Fibrous dysplasia/McCune-Albright syndrome: a rare, mosaic disease of Gαs activation

Alison M Boyce, Michael T Collins
Endocrine Reviews 2019 November 1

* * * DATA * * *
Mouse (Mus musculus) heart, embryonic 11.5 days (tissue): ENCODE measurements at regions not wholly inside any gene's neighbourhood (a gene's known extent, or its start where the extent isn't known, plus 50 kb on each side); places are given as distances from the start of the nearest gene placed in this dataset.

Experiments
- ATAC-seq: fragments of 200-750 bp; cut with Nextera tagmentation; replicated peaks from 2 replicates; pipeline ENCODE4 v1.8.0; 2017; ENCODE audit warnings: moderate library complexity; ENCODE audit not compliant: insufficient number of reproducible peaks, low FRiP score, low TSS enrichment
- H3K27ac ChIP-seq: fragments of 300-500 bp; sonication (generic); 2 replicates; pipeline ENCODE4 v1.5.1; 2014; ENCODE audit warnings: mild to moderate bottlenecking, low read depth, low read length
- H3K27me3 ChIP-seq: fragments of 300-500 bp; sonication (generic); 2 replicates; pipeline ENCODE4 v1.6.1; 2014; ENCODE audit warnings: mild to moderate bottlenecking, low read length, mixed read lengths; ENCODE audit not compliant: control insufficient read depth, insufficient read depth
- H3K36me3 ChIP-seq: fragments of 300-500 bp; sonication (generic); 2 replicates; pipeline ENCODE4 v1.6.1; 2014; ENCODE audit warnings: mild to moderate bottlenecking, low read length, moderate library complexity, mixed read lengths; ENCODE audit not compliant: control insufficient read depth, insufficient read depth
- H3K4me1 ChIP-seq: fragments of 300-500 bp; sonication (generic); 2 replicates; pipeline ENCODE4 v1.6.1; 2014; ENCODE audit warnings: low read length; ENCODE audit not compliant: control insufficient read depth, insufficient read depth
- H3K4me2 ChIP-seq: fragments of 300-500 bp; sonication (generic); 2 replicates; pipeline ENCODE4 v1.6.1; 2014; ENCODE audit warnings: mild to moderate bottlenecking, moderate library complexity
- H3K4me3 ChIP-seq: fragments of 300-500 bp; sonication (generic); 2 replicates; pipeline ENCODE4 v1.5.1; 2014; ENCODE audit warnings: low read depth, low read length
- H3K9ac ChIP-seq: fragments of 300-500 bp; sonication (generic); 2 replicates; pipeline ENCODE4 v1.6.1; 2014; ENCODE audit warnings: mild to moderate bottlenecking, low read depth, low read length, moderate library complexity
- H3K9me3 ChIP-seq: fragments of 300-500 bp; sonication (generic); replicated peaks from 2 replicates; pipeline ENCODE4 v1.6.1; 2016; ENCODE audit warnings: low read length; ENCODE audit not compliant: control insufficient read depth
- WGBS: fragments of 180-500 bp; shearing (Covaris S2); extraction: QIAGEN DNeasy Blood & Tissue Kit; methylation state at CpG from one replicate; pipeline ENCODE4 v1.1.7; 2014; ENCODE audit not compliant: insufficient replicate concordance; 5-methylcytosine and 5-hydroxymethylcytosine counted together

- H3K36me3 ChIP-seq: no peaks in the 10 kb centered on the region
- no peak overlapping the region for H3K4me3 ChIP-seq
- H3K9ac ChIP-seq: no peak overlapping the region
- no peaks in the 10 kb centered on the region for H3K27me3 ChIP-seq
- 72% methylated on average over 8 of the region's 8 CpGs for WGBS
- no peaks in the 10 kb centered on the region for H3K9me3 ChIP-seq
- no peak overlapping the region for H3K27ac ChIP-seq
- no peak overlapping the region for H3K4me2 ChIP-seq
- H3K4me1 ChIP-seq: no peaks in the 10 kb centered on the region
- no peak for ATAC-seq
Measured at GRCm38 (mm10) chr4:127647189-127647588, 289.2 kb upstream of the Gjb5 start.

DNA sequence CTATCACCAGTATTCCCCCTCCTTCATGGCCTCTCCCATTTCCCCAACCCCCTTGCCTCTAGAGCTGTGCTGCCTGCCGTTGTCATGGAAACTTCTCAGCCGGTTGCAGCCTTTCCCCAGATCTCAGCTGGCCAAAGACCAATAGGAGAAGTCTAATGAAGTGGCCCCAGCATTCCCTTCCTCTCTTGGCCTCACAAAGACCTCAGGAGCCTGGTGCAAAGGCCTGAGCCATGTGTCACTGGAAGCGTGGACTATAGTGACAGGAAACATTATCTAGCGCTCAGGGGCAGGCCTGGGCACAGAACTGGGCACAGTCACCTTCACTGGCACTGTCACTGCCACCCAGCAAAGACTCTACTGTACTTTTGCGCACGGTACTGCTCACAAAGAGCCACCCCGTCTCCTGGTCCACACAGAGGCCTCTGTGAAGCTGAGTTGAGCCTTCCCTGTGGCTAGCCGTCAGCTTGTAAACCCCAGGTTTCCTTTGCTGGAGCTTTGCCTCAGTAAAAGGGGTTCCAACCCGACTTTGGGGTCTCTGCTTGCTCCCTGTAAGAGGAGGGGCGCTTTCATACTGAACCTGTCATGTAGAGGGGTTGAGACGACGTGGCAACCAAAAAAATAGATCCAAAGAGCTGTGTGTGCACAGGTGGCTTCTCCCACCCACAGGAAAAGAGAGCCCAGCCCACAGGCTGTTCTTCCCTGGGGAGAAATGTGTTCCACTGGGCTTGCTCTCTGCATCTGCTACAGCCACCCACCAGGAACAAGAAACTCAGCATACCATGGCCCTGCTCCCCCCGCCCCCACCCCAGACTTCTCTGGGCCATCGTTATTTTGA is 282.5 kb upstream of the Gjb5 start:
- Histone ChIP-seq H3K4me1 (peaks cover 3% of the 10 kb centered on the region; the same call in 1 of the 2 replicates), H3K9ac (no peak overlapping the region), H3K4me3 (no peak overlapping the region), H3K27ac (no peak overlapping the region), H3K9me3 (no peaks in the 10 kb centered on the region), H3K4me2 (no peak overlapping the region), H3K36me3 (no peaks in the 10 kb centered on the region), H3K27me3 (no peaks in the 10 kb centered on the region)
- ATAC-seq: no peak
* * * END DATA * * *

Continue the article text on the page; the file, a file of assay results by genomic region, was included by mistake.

Fibrous dysplasia/McCune-Albright syndrome (FD/MAS) is a rare disorder of striking complexity. It arises from somatic, gain-of-function mutations in GNAS, leading to mosaic Gαs activation and inappropriate production of intracellular cyclic adenosine monophosphate (AMP). The clinical phenotype is largely determined by the location and extent of affected tissues, and the pathophysiologic effects of Gαs activation within these tissues. In bone, Gαs activation results in impaired differentiation of skeletal stem cells, leading to discrete skeletal lesions prone to fracture, deformity, and pain. Extraskeletal manifestations include a variable combination of hyperpigmented macules and hyperfunctioning endocrinopathies. Distinctive age-related changes in disease development has key effects on histologic, radiographic, and clinical features. FD/MAS thus presents along a uniquely broad clinical spectrum, and the resulting challenges in diagnosis and management can be difficult for clinicians. This review presents FD/MAS in the context of a mosaic disorder of Gαs activation, providing an intellectual framework within which to understand, evaluate, and treat this interesting disease. It includes a comprehensive summary of current understanding of FD/MAS pathogenesis, and a detailed discussion of clinical presentation and management. Critical areas of unmet need are highlighted, including discussion of key challenges and potential solutions to advance research and clinical care in FD/MAS.

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